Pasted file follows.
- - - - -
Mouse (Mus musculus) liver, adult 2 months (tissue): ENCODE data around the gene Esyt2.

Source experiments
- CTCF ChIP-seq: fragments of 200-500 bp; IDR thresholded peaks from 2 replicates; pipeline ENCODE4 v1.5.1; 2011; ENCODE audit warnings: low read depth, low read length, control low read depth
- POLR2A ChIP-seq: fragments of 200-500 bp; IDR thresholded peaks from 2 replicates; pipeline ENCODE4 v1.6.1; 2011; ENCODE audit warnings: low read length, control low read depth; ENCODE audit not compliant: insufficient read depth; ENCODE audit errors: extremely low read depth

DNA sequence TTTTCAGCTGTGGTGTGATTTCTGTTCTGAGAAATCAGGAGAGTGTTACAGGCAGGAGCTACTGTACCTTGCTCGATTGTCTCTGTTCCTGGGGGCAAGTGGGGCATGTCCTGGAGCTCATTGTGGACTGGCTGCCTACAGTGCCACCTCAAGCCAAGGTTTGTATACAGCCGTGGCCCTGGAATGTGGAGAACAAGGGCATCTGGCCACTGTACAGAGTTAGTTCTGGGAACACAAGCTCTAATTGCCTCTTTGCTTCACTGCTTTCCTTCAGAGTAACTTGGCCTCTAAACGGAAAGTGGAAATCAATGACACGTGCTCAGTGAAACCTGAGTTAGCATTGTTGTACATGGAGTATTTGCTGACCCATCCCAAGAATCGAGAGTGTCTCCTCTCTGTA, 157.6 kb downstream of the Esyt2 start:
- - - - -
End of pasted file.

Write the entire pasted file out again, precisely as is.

Mouse (Mus musculus) liver, adult 2 months (tissue): ENCODE data around the gene Esyt2.

Source experiments
- CTCF ChIP-seq: fragments of 200-500 bp; IDR thresholded peaks from 2 replicates; pipeline ENCODE4 v1.5.1; 2011; ENCODE audit warnings: low read depth, low read length, control low read depth
- POLR2A ChIP-seq: fragments of 200-500 bp; IDR thresholded peaks from 2 replicates; pipeline ENCODE4 v1.6.1; 2011; ENCODE audit warnings: low read length, control low read depth; ENCODE audit not compliant: insufficient read depth; ENCODE audit errors: extremely low read depth

DNA sequence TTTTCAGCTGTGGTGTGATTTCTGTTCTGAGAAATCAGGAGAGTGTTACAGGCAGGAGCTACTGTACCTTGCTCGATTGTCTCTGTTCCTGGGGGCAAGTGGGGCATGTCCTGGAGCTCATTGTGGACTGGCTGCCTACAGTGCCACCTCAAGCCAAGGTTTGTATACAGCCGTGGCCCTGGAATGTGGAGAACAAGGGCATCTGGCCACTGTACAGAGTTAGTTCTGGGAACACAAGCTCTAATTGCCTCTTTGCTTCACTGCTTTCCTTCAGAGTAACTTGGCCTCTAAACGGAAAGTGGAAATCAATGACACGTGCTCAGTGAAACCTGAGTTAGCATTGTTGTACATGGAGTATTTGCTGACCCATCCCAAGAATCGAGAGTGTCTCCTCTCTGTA, 157.6 kb downstream of the Esyt2 start: